The smell of muddy creeks or an old book’s heady musk
always brings it back.
Orville, the brother next to me, was forever the accomplice
in those early crimes.
We slipped like Shawnee along the bank,
warily bending willows, parting the dry horseweeds,
leaping barefoot rock to rock,
skinning our knees in torn overalls.
Flat on our stomachs,
should the sun on our hair sound alarm,
we watched the Martin’s place,
heard their loud soiree on the white stone porch,
glad the ivy that climbed their fence hid us from them.
A pair of clever robbers,
we took the dump in broad daylight,
snatching the dripping stacks of Life, Look and Post,
a bawling Dagwood, a rain-drenched Orphan Annie until our arms could hold no more.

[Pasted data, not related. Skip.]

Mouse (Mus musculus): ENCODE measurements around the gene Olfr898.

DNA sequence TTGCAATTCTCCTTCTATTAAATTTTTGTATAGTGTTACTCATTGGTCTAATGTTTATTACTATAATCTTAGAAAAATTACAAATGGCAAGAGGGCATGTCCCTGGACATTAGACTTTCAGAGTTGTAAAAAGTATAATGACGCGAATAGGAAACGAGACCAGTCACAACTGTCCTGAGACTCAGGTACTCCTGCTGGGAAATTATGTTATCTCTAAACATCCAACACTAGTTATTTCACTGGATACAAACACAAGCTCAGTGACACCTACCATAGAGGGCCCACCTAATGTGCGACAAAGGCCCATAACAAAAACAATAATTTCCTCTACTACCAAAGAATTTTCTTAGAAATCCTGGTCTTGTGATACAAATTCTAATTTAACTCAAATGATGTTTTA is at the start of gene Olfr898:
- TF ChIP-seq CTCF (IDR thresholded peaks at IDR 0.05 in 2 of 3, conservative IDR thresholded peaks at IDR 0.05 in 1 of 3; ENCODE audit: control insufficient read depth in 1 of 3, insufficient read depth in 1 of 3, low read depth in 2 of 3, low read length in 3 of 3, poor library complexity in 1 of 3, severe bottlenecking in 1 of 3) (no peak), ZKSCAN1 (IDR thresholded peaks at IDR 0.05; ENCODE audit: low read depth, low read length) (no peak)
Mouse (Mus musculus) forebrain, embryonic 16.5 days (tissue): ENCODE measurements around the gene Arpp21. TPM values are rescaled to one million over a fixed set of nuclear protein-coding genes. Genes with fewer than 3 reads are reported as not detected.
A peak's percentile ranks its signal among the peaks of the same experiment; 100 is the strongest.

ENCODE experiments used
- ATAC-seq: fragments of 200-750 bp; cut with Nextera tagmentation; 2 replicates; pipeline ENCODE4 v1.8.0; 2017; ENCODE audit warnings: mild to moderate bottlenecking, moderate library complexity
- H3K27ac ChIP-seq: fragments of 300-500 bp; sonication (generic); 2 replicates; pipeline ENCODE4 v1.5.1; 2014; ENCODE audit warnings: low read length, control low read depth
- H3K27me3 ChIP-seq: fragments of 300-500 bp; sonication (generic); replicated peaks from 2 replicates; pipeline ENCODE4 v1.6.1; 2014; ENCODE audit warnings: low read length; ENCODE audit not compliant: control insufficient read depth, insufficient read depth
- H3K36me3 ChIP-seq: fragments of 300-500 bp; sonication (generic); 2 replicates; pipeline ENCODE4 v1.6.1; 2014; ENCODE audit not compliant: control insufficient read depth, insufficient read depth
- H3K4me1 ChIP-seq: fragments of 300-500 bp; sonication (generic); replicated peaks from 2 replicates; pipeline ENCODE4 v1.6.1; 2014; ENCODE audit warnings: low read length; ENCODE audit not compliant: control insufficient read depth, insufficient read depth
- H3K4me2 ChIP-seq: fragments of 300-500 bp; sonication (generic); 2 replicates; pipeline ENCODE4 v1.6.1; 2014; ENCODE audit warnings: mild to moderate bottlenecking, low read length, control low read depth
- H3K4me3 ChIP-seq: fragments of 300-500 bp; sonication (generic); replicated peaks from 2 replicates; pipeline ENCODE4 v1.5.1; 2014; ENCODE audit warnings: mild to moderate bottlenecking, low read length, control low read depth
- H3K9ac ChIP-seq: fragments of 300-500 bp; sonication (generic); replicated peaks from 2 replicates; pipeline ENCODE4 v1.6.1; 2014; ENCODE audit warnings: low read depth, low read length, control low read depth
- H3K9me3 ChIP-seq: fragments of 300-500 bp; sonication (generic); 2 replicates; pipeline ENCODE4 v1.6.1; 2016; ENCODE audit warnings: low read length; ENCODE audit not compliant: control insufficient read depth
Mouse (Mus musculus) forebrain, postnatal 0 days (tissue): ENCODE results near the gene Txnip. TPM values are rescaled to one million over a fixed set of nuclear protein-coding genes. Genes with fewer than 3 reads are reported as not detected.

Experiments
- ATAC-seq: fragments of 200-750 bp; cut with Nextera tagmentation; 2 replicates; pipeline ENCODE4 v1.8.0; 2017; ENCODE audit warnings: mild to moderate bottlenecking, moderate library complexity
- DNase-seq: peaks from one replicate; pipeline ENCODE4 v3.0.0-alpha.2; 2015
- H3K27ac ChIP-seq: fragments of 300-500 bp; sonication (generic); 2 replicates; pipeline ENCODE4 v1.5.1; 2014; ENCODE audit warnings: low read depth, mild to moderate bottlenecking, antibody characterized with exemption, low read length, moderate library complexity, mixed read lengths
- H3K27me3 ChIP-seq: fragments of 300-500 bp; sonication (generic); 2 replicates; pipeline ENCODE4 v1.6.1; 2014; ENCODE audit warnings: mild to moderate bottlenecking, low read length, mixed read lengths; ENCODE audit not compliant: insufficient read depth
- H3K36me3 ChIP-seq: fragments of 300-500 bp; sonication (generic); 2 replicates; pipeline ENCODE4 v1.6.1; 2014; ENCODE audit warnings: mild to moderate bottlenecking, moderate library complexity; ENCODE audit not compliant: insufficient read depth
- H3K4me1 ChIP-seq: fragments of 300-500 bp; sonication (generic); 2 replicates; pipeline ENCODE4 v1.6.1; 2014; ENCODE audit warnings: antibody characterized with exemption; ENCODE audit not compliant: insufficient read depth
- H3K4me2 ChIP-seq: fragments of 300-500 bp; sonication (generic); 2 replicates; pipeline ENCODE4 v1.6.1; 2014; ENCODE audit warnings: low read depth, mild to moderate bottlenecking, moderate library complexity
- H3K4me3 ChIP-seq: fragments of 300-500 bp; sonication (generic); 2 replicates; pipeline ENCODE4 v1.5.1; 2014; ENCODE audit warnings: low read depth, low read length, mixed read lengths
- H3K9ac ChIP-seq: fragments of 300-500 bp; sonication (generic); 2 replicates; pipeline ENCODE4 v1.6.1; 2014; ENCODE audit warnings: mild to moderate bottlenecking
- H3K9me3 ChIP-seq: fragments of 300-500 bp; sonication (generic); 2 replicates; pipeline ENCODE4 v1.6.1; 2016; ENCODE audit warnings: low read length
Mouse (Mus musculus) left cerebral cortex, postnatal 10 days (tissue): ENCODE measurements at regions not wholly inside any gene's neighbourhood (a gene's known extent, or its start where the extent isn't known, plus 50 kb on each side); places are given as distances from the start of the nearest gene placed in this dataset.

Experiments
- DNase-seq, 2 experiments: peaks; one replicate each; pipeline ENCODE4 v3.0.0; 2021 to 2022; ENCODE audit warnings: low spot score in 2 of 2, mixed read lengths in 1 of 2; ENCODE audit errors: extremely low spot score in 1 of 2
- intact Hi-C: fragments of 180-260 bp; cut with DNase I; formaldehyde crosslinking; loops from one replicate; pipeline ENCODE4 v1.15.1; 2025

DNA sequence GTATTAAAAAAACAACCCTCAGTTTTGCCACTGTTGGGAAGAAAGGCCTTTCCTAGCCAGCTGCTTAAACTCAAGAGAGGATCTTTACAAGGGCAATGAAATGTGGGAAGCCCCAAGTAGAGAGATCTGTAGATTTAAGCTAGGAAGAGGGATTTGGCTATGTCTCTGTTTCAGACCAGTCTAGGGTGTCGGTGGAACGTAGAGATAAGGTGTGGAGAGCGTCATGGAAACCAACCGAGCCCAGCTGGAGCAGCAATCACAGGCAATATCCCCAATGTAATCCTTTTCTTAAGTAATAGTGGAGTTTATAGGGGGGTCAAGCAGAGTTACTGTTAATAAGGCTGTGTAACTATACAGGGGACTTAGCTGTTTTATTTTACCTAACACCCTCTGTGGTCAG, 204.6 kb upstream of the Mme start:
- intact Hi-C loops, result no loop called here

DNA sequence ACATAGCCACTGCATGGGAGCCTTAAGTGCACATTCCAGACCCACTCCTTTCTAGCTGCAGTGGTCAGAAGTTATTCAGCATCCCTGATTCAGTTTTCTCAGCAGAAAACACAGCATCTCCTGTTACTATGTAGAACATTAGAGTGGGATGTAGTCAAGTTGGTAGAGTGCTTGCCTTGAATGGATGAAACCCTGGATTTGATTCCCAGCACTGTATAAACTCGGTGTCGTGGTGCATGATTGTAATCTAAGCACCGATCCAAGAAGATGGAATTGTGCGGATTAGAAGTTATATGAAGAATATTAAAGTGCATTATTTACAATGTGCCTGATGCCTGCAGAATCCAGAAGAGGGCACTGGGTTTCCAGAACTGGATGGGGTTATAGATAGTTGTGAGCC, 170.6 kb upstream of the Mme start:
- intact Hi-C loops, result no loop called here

We dared not speak of our nefarious deed,
homeward speeding down the orchard path
to spread and dry our treasure in the Indian summer sun.
With deep affection, Gayle Compton tells the story of Appalachia’s common people, allowing them to speak, without apology, in their own colorful language. He has earned three Appalachian Heritage Plattner Awards, three Kudzu Poetry Prizes, the George Scarbrough Poetry Prize, three New Southerner Literary Prizes and several Pushcart nominations. He has work recently published or forthcoming in Main Street Rag, A Narrow Fellow Poetry Journal, Appalachian Voice, New Southerner, and The Blue Collar Review. Gayle lives with his wife Sharon near Pikeville, Kentucky.